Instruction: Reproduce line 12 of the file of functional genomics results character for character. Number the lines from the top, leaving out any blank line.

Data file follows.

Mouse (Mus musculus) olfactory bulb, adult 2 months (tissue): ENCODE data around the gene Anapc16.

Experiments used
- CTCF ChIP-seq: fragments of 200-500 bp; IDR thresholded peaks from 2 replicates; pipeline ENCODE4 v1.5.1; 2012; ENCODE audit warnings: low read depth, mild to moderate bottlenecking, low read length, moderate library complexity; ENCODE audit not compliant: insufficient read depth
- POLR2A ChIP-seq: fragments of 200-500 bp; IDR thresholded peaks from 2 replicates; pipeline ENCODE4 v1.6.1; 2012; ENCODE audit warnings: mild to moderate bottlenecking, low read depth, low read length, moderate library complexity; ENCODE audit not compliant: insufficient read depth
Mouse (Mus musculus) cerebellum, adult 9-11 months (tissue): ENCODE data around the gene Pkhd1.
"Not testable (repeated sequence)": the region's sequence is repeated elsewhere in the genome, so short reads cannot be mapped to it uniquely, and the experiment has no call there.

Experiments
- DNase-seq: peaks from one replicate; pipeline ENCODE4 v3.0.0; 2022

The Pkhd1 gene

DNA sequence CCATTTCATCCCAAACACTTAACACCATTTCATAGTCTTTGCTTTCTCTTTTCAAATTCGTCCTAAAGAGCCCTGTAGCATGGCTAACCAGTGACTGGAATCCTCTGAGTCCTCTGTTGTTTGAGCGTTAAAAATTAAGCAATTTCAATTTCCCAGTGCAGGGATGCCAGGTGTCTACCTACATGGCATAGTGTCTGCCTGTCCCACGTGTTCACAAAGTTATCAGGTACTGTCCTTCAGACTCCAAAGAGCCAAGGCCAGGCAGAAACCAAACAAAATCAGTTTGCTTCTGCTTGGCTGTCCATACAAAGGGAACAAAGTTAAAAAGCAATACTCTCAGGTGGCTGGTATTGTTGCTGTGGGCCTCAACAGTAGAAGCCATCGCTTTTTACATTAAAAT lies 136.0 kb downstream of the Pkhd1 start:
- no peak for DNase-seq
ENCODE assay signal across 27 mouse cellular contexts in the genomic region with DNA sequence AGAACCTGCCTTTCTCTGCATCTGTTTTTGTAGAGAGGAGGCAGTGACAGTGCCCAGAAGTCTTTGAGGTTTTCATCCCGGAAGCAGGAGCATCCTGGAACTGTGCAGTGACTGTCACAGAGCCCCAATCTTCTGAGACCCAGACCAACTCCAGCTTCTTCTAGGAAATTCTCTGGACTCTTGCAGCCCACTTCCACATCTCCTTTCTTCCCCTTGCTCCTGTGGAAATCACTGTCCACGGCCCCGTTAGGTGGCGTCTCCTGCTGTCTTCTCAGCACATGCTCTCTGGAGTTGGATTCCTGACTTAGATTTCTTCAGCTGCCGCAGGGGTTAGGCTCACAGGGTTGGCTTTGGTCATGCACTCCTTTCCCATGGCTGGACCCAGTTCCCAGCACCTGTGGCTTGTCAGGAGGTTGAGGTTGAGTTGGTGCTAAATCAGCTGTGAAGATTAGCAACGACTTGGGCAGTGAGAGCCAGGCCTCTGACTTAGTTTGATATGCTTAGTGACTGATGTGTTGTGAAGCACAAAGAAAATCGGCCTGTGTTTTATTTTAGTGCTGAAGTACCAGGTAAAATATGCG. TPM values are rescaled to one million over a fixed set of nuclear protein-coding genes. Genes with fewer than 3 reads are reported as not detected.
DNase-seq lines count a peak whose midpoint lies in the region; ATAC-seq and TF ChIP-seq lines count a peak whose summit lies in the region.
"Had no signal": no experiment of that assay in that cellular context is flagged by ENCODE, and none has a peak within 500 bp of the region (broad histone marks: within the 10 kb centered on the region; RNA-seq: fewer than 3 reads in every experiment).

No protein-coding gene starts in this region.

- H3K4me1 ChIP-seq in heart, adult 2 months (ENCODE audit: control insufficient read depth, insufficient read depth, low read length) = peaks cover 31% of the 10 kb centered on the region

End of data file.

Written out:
ENCODE assay signal across 27 mouse cellular contexts in the genomic region with DNA sequence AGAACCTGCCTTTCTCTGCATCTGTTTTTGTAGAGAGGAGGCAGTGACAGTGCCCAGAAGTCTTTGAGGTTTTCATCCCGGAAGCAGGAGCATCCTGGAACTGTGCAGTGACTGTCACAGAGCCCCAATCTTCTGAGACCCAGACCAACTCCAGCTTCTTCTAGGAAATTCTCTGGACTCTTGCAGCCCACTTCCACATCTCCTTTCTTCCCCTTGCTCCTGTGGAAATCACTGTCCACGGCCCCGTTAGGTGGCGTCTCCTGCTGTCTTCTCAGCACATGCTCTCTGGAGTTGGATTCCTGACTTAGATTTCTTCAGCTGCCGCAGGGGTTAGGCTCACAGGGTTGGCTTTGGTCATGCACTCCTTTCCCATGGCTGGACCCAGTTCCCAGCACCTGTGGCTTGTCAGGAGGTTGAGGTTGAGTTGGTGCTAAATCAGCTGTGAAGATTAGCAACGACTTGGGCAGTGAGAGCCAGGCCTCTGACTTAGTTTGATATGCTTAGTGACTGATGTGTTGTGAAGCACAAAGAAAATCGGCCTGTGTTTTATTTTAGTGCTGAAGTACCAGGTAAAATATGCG. TPM values are rescaled to one million over a fixed set of nuclear protein-coding genes. Genes with fewer than 3 reads are reported as not detected.